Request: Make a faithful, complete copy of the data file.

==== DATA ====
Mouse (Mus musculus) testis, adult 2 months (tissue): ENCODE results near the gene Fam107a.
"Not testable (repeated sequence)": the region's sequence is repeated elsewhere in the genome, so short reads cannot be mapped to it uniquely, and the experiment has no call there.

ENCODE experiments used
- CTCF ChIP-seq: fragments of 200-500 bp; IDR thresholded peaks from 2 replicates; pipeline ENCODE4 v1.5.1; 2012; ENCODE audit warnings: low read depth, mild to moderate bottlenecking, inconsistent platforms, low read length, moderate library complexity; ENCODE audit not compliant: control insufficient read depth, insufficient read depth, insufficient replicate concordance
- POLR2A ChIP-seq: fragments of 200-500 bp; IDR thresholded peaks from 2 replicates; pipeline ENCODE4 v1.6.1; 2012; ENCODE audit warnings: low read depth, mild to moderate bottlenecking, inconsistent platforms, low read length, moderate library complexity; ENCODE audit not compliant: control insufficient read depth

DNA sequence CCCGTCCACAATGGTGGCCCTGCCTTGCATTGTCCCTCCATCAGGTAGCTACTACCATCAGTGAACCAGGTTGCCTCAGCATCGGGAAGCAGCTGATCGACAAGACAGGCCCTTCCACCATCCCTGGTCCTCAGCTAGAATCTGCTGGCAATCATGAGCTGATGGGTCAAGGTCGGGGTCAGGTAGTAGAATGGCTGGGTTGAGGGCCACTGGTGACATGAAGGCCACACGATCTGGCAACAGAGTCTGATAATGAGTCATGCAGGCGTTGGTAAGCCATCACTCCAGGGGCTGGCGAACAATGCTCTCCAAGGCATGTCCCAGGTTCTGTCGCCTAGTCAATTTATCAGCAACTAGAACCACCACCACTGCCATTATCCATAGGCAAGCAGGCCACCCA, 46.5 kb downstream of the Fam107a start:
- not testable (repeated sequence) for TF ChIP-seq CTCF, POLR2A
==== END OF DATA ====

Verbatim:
Mouse (Mus musculus) testis, adult 2 months (tissue): ENCODE results near the gene Fam107a.
"Not testable (repeated sequence)": the region's sequence is repeated elsewhere in the genome, so short reads cannot be mapped to it uniquely, and the experiment has no call there.

ENCODE experiments used
- CTCF ChIP-seq: fragments of 200-500 bp; IDR thresholded peaks from 2 replicates; pipeline ENCODE4 v1.5.1; 2012; ENCODE audit warnings: low read depth, mild to moderate bottlenecking, inconsistent platforms, low read length, moderate library complexity; ENCODE audit not compliant: control insufficient read depth, insufficient read depth, insufficient replicate concordance
- POLR2A ChIP-seq: fragments of 200-500 bp; IDR thresholded peaks from 2 replicates; pipeline ENCODE4 v1.6.1; 2012; ENCODE audit warnings: low read depth, mild to moderate bottlenecking, inconsistent platforms, low read length, moderate library complexity; ENCODE audit not compliant: control insufficient read depth

DNA sequence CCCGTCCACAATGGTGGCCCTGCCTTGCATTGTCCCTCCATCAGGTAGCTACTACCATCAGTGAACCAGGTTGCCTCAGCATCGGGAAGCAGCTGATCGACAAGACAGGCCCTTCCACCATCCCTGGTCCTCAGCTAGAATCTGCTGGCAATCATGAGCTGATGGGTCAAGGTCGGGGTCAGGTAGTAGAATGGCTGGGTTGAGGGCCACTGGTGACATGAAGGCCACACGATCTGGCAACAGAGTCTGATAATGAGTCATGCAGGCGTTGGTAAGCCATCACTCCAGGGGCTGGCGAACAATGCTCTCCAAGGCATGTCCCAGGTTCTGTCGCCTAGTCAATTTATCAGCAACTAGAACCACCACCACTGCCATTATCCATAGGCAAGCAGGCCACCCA, 46.5 kb downstream of the Fam107a start:
- not testable (repeated sequence) for TF ChIP-seq CTCF, POLR2A